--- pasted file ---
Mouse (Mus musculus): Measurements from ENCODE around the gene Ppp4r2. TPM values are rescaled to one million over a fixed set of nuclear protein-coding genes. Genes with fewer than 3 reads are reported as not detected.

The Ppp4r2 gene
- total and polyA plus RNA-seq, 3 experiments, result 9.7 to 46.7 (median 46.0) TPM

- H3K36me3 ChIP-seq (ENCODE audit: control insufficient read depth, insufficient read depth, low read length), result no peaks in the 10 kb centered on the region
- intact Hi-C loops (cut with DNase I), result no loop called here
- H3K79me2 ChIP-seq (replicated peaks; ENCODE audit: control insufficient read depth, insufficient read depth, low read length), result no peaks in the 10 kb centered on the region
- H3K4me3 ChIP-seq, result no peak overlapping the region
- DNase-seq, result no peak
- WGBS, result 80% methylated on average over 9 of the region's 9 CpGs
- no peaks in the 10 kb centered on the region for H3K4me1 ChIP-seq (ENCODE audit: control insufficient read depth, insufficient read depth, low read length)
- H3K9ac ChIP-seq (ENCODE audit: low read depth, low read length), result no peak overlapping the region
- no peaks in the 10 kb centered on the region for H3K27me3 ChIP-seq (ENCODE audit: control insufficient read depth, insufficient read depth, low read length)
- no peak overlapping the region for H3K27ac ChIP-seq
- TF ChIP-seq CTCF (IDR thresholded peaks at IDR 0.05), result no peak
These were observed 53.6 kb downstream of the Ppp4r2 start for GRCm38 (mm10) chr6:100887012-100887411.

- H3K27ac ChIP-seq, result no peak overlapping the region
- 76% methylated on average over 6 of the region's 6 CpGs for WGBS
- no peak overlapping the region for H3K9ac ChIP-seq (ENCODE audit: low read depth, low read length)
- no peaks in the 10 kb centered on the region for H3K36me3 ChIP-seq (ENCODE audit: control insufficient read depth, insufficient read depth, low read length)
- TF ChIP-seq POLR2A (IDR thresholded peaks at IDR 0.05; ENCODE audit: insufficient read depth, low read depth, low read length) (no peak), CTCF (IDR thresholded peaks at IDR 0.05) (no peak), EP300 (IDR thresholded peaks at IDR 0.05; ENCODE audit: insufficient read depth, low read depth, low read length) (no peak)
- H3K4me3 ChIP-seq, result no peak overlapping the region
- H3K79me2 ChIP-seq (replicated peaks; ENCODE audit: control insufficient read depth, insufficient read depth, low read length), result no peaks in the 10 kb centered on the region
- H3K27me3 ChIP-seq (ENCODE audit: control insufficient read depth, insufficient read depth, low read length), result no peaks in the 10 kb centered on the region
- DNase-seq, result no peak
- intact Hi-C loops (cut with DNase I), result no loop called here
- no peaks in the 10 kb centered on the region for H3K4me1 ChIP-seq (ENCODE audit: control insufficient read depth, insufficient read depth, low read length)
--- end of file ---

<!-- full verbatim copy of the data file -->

Mouse (Mus musculus): Measurements from ENCODE around the gene Ppp4r2. TPM values are rescaled to one million over a fixed set of nuclear protein-coding genes. Genes with fewer than 3 reads are reported as not detected.

The Ppp4r2 gene
- total and polyA plus RNA-seq, 3 experiments, result 9.7 to 46.7 (median 46.0) TPM

- H3K36me3 ChIP-seq (ENCODE audit: control insufficient read depth, insufficient read depth, low read length), result no peaks in the 10 kb centered on the region
- intact Hi-C loops (cut with DNase I), result no loop called here
- H3K79me2 ChIP-seq (replicated peaks; ENCODE audit: control insufficient read depth, insufficient read depth, low read length), result no peaks in the 10 kb centered on the region
- H3K4me3 ChIP-seq, result no peak overlapping the region
- DNase-seq, result no peak
- WGBS, result 80% methylated on average over 9 of the region's 9 CpGs
- no peaks in the 10 kb centered on the region for H3K4me1 ChIP-seq (ENCODE audit: control insufficient read depth, insufficient read depth, low read length)
- H3K9ac ChIP-seq (ENCODE audit: low read depth, low read length), result no peak overlapping the region
- no peaks in the 10 kb centered on the region for H3K27me3 ChIP-seq (ENCODE audit: control insufficient read depth, insufficient read depth, low read length)
- no peak overlapping the region for H3K27ac ChIP-seq
- TF ChIP-seq CTCF (IDR thresholded peaks at IDR 0.05), result no peak
These were observed 53.6 kb downstream of the Ppp4r2 start for GRCm38 (mm10) chr6:100887012-100887411.

- H3K27ac ChIP-seq, result no peak overlapping the region
- 76% methylated on average over 6 of the region's 6 CpGs for WGBS
- no peak overlapping the region for H3K9ac ChIP-seq (ENCODE audit: low read depth, low read length)
- no peaks in the 10 kb centered on the region for H3K36me3 ChIP-seq (ENCODE audit: control insufficient read depth, insufficient read depth, low read length)
- TF ChIP-seq POLR2A (IDR thresholded peaks at IDR 0.05; ENCODE audit: insufficient read depth, low read depth, low read length) (no peak), CTCF (IDR thresholded peaks at IDR 0.05) (no peak), EP300 (IDR thresholded peaks at IDR 0.05; ENCODE audit: insufficient read depth, low read depth, low read length) (no peak)
- H3K4me3 ChIP-seq, result no peak overlapping the region
- H3K79me2 ChIP-seq (replicated peaks; ENCODE audit: control insufficient read depth, insufficient read depth, low read length), result no peaks in the 10 kb centered on the region
- H3K27me3 ChIP-seq (ENCODE audit: control insufficient read depth, insufficient read depth, low read length), result no peaks in the 10 kb centered on the region
- DNase-seq, result no peak
- intact Hi-C loops (cut with DNase I), result no loop called here
- no peaks in the 10 kb centered on the region for H3K4me1 ChIP-seq (ENCODE audit: control insufficient read depth, insufficient read depth, low read length)